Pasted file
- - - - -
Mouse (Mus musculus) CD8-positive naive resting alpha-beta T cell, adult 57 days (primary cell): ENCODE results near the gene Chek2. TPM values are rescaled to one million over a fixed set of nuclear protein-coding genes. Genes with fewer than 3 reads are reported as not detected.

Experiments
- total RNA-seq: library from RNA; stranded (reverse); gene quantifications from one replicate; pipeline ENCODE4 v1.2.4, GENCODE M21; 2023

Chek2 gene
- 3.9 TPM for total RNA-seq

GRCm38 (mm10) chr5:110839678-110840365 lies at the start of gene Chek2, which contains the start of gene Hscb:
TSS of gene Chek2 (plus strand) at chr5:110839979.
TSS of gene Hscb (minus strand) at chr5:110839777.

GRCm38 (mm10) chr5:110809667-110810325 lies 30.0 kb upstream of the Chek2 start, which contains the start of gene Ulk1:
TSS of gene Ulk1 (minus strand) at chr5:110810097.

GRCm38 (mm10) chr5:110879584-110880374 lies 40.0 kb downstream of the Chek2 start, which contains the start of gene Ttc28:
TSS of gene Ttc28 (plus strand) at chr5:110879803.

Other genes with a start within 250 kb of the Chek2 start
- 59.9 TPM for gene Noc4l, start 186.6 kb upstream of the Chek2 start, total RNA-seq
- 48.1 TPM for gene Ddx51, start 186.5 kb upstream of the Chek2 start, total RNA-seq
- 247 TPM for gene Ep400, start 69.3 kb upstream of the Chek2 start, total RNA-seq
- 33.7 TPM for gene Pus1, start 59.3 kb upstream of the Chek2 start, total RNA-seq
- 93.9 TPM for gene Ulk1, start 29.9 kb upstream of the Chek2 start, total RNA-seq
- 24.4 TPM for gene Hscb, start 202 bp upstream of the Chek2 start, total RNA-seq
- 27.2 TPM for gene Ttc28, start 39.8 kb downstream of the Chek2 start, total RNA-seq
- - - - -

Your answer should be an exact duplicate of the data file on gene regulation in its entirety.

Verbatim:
Mouse (Mus musculus) CD8-positive naive resting alpha-beta T cell, adult 57 days (primary cell): ENCODE results near the gene Chek2. TPM values are rescaled to one million over a fixed set of nuclear protein-coding genes. Genes with fewer than 3 reads are reported as not detected.

Experiments
- total RNA-seq: library from RNA; stranded (reverse); gene quantifications from one replicate; pipeline ENCODE4 v1.2.4, GENCODE M21; 2023

Chek2 gene
- 3.9 TPM for total RNA-seq

GRCm38 (mm10) chr5:110839678-110840365 lies at the start of gene Chek2, which contains the start of gene Hscb:
TSS of gene Chek2 (plus strand) at chr5:110839979.
TSS of gene Hscb (minus strand) at chr5:110839777.

GRCm38 (mm10) chr5:110809667-110810325 lies 30.0 kb upstream of the Chek2 start, which contains the start of gene Ulk1:
TSS of gene Ulk1 (minus strand) at chr5:110810097.

GRCm38 (mm10) chr5:110879584-110880374 lies 40.0 kb downstream of the Chek2 start, which contains the start of gene Ttc28:
TSS of gene Ttc28 (plus strand) at chr5:110879803.

Other genes with a start within 250 kb of the Chek2 start
- 59.9 TPM for gene Noc4l, start 186.6 kb upstream of the Chek2 start, total RNA-seq
- 48.1 TPM for gene Ddx51, start 186.5 kb upstream of the Chek2 start, total RNA-seq
- 247 TPM for gene Ep400, start 69.3 kb upstream of the Chek2 start, total RNA-seq
- 33.7 TPM for gene Pus1, start 59.3 kb upstream of the Chek2 start, total RNA-seq
- 93.9 TPM for gene Ulk1, start 29.9 kb upstream of the Chek2 start, total RNA-seq
- 24.4 TPM for gene Hscb, start 202 bp upstream of the Chek2 start, total RNA-seq
- 27.2 TPM for gene Ttc28, start 39.8 kb downstream of the Chek2 start, total RNA-seq